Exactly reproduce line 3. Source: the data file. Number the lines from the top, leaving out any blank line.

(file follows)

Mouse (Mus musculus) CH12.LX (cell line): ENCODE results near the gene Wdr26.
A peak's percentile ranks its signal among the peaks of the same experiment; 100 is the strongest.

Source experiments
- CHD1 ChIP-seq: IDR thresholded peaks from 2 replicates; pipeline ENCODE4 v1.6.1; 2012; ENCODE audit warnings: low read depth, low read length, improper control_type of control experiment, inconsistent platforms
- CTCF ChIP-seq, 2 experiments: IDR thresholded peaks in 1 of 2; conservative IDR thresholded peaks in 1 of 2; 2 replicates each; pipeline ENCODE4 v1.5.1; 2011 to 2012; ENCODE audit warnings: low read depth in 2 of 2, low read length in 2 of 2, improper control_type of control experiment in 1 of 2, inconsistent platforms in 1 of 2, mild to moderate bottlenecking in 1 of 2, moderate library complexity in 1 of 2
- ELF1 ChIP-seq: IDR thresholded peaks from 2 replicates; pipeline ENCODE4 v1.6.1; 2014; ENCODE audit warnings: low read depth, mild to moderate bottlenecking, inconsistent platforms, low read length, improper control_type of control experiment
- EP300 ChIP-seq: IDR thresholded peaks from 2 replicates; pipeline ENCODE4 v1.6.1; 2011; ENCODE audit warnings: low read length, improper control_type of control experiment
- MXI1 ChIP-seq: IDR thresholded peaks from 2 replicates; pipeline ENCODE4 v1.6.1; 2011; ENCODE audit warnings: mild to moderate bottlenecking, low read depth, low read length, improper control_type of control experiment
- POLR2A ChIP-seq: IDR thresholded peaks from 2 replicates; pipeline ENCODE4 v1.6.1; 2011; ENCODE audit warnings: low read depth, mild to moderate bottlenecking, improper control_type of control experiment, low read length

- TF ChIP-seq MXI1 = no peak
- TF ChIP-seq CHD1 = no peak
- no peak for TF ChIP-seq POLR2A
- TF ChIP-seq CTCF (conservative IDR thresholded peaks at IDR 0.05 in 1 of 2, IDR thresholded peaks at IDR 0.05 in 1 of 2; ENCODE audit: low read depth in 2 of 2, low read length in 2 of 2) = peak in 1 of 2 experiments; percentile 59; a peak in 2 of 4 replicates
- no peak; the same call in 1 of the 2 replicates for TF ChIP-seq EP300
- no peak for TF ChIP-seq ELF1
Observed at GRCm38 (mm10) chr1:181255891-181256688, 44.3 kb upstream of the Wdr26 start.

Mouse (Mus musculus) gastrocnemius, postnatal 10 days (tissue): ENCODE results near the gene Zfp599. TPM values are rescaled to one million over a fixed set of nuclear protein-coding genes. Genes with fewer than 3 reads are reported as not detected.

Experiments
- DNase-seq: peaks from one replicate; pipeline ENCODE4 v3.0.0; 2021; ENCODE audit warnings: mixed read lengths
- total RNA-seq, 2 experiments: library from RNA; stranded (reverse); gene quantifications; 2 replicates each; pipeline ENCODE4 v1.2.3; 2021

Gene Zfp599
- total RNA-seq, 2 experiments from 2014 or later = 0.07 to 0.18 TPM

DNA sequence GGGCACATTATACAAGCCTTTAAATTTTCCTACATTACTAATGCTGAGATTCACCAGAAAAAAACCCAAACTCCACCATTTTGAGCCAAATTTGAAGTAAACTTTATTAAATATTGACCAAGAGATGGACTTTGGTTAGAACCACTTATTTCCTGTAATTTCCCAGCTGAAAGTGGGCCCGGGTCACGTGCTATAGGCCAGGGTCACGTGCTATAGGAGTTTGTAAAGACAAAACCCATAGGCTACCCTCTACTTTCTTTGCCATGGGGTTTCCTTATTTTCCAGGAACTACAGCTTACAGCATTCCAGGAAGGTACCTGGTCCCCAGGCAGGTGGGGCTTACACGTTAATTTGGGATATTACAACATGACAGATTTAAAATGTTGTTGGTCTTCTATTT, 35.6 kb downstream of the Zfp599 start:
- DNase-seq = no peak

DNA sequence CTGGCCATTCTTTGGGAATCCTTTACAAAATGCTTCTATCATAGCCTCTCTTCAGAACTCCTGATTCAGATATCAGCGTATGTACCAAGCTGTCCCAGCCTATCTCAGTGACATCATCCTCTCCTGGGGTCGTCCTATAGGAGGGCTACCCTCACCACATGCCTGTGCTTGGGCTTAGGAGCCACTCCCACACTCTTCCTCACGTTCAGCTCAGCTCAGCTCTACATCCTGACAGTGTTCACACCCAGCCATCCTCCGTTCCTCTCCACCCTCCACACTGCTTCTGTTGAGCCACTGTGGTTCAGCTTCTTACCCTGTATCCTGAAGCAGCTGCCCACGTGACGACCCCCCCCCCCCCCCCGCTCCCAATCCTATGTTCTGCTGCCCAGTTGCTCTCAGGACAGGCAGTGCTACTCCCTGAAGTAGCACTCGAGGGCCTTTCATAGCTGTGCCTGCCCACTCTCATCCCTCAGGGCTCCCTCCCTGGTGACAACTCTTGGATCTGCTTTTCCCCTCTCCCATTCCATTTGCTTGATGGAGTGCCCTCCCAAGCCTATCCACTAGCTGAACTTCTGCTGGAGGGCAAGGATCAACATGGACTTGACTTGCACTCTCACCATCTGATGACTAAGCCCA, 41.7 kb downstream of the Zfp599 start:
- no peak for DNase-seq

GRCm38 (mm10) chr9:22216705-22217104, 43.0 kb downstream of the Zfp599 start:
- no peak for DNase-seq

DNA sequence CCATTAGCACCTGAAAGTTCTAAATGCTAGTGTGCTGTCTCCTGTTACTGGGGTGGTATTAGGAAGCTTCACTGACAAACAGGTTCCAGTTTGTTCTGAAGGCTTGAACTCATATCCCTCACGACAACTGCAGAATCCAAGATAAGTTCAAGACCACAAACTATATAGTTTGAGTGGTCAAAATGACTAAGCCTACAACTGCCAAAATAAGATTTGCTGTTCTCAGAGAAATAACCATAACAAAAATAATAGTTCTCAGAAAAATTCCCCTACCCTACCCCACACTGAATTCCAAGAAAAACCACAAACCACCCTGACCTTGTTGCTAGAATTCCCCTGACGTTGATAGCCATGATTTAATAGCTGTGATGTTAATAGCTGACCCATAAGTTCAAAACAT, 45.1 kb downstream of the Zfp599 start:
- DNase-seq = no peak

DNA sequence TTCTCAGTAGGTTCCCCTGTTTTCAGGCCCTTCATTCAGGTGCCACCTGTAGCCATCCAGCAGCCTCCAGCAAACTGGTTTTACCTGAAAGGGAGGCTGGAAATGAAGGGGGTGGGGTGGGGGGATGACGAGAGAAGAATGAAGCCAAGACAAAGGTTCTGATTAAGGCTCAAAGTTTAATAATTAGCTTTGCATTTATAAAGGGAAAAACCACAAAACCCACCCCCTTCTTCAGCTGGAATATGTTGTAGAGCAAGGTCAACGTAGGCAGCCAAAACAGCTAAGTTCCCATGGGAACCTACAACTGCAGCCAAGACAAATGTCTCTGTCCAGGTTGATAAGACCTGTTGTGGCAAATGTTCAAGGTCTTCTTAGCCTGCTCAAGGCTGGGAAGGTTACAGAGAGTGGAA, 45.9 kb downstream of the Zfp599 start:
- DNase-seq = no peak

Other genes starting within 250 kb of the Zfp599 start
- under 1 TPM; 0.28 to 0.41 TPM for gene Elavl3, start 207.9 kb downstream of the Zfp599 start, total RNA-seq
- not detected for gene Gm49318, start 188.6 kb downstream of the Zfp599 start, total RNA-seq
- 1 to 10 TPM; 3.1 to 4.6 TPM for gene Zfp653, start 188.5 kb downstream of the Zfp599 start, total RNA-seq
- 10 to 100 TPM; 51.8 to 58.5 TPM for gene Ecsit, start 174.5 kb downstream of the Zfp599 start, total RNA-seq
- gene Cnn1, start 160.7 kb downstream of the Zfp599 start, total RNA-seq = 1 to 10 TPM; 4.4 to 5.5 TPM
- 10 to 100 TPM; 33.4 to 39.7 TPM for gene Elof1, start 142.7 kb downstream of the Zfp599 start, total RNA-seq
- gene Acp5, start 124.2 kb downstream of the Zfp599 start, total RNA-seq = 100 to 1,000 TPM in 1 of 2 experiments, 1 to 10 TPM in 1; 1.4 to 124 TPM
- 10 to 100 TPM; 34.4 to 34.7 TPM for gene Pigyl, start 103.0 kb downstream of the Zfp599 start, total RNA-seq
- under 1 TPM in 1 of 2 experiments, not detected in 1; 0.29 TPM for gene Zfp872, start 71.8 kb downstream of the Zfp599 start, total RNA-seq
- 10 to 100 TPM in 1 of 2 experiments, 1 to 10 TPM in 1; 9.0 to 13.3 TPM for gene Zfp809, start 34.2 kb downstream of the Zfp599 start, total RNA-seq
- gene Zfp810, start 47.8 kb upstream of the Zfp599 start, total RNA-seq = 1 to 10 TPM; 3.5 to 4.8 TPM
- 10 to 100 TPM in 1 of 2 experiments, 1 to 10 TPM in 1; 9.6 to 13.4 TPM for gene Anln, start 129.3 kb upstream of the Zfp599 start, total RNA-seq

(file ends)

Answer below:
Source experiments